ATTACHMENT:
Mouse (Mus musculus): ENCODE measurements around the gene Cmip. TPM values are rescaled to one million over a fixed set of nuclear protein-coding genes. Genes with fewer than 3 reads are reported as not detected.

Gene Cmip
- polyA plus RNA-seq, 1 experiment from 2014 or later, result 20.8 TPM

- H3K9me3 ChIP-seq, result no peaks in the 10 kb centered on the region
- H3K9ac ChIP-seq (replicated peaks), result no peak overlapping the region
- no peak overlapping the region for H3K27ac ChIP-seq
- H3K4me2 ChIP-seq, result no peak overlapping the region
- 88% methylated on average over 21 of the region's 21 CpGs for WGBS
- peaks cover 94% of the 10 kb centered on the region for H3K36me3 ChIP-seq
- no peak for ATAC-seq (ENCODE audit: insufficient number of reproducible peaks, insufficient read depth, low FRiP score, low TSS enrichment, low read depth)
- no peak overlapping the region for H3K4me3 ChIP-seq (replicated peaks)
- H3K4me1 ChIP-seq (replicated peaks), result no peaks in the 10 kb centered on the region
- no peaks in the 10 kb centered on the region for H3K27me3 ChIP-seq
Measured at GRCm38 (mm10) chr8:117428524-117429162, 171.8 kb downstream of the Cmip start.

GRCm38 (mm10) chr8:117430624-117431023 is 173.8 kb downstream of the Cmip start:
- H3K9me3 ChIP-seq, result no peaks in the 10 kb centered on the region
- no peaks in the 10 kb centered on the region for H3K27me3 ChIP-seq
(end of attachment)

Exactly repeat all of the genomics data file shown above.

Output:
Mouse (Mus musculus): ENCODE measurements around the gene Cmip. TPM values are rescaled to one million over a fixed set of nuclear protein-coding genes. Genes with fewer than 3 reads are reported as not detected.

Gene Cmip
- polyA plus RNA-seq, 1 experiment from 2014 or later, result 20.8 TPM

- H3K9me3 ChIP-seq, result no peaks in the 10 kb centered on the region
- H3K9ac ChIP-seq (replicated peaks), result no peak overlapping the region
- no peak overlapping the region for H3K27ac ChIP-seq
- H3K4me2 ChIP-seq, result no peak overlapping the region
- 88% methylated on average over 21 of the region's 21 CpGs for WGBS
- peaks cover 94% of the 10 kb centered on the region for H3K36me3 ChIP-seq
- no peak for ATAC-seq (ENCODE audit: insufficient number of reproducible peaks, insufficient read depth, low FRiP score, low TSS enrichment, low read depth)
- no peak overlapping the region for H3K4me3 ChIP-seq (replicated peaks)
- H3K4me1 ChIP-seq (replicated peaks), result no peaks in the 10 kb centered on the region
- no peaks in the 10 kb centered on the region for H3K27me3 ChIP-seq
Measured at GRCm38 (mm10) chr8:117428524-117429162, 171.8 kb downstream of the Cmip start.

GRCm38 (mm10) chr8:117430624-117431023 is 173.8 kb downstream of the Cmip start:
- H3K9me3 ChIP-seq, result no peaks in the 10 kb centered on the region
- no peaks in the 10 kb centered on the region for H3K27me3 ChIP-seq